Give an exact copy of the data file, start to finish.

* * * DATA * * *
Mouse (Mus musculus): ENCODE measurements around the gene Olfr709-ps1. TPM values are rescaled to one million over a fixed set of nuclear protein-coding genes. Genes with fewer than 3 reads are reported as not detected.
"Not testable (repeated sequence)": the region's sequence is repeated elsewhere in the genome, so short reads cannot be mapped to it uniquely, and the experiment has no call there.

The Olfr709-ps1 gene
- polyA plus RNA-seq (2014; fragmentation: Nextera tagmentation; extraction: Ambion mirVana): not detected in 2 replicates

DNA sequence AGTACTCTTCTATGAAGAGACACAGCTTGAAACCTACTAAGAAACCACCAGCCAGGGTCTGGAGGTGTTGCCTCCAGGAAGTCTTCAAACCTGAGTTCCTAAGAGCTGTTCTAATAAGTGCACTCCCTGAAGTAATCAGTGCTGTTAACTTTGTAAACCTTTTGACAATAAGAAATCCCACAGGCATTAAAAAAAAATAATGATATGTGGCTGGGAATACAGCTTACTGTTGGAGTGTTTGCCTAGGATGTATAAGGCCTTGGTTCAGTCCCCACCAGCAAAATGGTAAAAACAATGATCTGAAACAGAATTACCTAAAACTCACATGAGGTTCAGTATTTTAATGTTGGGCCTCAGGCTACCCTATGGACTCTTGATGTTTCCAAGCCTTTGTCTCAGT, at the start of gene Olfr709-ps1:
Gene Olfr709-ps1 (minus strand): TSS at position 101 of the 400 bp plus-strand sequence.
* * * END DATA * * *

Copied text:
Mouse (Mus musculus): ENCODE measurements around the gene Olfr709-ps1. TPM values are rescaled to one million over a fixed set of nuclear protein-coding genes. Genes with fewer than 3 reads are reported as not detected.
"Not testable (repeated sequence)": the region's sequence is repeated elsewhere in the genome, so short reads cannot be mapped to it uniquely, and the experiment has no call there.

The Olfr709-ps1 gene
- polyA plus RNA-seq (2014; fragmentation: Nextera tagmentation; extraction: Ambion mirVana): not detected in 2 replicates

DNA sequence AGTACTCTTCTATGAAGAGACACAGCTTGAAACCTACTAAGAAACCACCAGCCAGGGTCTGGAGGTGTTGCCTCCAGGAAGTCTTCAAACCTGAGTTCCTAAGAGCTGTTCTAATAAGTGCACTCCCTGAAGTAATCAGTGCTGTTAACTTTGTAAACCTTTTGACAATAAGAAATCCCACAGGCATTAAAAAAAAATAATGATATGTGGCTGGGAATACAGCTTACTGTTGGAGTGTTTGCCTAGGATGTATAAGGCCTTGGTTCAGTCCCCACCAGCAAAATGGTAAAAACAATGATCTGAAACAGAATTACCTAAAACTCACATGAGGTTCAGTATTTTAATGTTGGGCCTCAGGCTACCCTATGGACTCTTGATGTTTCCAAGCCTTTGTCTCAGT, at the start of gene Olfr709-ps1:
Gene Olfr709-ps1 (minus strand): TSS at position 101 of the 400 bp plus-strand sequence.